The Journey to and Impressions of Durham, UK
Good news! We’re not only alive, but we’re also thriving!
After a very stressful trip over to the UK that required using the travel contingency plan, the entire group made it over the pond. In the first few hours of being in Durham, UK, everything seemed to be a dream, and it wasn’t just because I was severely jet lagged. I was in absolute awe of everything I saw: cobblestone streets, adorable little shops, the looming Durham Castle and the Cathedral, and of course, our rooms that have their own sink (and now full bathroom because we moved dorms!). The streets of Durham bear a striking resemblance to Harry Potter World at Universal Studios, which shouldn’t have come as a surprise to me because some scenes of the Harry Potter series was, in fact, filmed here. But it did.) After taking it all in for a few days, I am pretty sure I would love to live in the UK for a few years during some point in my lifetime. I am seriously considering to study abroad somewhere in the UK.
Comparing different things and aspects about our culture in the US that we don’t necessarily think would be different in other parts of the world is such a fascinating process and now we do it all the time. For example, seeing cars drive on the left side of the road and seeing the driver’s side of the vehicle on the right instead of the left threw some of us for a loop when we first got to the UK. The streets and sidewalks are both cobblestone in some areas and the sidewalks are not clearly raised surfaces relative to the road so the cars are sometimes driving a mere few inches away from you. The drivers also do not stop or slow down for pedestrians here (at least the ones we have encountered) and we’ve had some close calls in learning that. The stoplights are also not dangled above the streets like they are in America. They’re located to the left and right sides of the road so sometimes when we don’t see that there’s a stoplight nearby, we get confused as to why a car has seemingly just stopped in the middle of the road for no reason.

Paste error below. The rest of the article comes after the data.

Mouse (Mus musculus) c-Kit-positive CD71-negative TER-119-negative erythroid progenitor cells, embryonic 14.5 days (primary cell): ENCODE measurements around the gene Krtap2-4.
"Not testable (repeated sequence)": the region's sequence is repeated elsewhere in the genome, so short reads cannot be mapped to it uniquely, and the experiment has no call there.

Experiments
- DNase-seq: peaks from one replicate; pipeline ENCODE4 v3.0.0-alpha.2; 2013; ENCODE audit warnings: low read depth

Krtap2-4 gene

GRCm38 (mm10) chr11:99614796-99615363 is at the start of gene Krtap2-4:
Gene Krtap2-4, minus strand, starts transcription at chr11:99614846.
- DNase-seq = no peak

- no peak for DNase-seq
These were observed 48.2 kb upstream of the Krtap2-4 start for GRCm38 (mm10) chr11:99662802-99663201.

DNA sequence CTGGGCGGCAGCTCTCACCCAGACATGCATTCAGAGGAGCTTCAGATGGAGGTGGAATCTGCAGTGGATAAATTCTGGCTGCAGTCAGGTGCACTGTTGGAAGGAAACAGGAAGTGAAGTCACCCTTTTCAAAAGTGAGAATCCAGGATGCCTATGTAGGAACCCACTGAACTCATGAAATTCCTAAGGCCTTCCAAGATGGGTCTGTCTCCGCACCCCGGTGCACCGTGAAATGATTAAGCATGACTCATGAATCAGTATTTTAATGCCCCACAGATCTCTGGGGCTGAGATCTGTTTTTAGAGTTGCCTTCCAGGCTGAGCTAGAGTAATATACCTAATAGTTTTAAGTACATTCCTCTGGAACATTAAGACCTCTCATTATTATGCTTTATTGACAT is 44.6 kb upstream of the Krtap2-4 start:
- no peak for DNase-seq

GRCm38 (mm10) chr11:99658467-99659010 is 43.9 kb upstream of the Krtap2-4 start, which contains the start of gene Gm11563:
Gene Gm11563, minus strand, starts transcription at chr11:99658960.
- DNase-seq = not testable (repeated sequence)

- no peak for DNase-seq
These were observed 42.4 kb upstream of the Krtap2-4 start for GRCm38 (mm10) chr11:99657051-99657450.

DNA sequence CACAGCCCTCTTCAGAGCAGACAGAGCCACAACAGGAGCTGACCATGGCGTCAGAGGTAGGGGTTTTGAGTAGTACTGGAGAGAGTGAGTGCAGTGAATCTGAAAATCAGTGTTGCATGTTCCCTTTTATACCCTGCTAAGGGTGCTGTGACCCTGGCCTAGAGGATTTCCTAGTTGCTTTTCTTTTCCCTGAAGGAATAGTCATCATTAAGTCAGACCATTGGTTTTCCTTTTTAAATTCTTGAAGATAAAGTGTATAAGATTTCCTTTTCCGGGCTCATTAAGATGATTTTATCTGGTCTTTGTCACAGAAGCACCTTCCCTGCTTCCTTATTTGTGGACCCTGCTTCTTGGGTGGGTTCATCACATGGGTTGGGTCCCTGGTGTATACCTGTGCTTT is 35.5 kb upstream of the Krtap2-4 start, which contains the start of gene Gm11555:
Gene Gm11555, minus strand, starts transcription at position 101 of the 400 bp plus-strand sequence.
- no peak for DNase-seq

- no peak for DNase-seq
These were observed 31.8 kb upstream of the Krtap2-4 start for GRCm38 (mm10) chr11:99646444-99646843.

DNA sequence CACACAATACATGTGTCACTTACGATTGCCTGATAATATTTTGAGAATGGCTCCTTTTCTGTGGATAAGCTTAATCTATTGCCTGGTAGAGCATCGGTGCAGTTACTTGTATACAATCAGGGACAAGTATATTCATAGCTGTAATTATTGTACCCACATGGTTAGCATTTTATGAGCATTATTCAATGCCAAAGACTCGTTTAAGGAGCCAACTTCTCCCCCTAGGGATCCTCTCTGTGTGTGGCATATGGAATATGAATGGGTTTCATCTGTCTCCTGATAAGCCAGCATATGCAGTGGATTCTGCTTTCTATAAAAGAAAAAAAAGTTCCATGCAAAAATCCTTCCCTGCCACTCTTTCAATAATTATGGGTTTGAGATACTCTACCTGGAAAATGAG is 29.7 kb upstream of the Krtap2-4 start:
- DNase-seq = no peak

We’ve also been surprised by the fact that every shop in the UK will check your credit/debit card for a signature if you use it to make a purchase. Many of us were taken aback because in the US, shops don’t ask to see your signature, and many of us didn’t have our card(s) signed. Additionally, at the bottom of receipts when we eat out, they don’t include a space for adding a tip when you go to sign the receipt. We also weren’t sure if leaving a tip was rude because we knew that in some countries, leaving a tip is uncommon and a rude gesture. Though we knew that we could always leave cash as a tip, we asked a waiter how to include a tip through our card because many of us didn’t have pounds on us and felt strange not leaving a tip.
These are just a few comparisons that we’ve made so far about local Durham culture in the UK vs Durham, NC. We are eager to keep exploring the city and discover more ways in which the cultures differ!